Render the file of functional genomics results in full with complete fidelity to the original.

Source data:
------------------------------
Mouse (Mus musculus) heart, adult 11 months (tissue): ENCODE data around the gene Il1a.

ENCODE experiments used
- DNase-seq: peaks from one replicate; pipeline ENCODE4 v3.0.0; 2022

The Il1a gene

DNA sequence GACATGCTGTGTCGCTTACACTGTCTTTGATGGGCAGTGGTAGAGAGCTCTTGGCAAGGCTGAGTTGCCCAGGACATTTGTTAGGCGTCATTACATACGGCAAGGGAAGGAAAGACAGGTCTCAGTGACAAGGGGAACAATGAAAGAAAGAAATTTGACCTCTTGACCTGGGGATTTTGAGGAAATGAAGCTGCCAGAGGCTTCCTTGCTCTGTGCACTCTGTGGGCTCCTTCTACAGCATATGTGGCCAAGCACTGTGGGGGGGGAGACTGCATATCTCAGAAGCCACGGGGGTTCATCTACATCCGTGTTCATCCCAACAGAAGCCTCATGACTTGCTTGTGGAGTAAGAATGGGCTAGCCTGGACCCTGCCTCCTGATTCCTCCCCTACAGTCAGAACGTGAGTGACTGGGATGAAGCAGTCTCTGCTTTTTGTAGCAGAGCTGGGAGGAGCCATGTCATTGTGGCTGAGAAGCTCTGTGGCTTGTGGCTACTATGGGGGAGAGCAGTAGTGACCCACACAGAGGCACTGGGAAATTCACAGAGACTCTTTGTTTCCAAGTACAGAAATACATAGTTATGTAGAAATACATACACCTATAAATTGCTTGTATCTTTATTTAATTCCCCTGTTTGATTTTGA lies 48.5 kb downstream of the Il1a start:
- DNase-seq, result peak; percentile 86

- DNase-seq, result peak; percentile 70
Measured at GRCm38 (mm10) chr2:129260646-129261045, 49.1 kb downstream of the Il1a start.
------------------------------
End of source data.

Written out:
Mouse (Mus musculus) heart, adult 11 months (tissue): ENCODE data around the gene Il1a.

ENCODE experiments used
- DNase-seq: peaks from one replicate; pipeline ENCODE4 v3.0.0; 2022

The Il1a gene

DNA sequence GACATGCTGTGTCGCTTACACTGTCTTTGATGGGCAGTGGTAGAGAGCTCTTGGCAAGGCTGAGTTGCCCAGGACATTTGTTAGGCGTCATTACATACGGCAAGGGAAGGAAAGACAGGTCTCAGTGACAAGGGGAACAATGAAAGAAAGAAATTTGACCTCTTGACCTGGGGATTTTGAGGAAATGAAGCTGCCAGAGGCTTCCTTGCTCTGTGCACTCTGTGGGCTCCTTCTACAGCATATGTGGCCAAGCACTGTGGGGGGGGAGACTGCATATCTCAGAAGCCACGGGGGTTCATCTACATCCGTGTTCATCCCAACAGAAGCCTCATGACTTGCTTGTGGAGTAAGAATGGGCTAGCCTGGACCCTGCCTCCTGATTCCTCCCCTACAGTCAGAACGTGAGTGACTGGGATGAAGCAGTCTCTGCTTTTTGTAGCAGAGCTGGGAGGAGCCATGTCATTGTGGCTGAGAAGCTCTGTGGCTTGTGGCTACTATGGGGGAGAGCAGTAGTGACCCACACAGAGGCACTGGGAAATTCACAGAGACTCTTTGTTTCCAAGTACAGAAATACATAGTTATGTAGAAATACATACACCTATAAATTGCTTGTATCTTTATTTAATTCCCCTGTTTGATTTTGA lies 48.5 kb downstream of the Il1a start:
- DNase-seq, result peak; percentile 86

- DNase-seq, result peak; percentile 70
Measured at GRCm38 (mm10) chr2:129260646-129261045, 49.1 kb downstream of the Il1a start.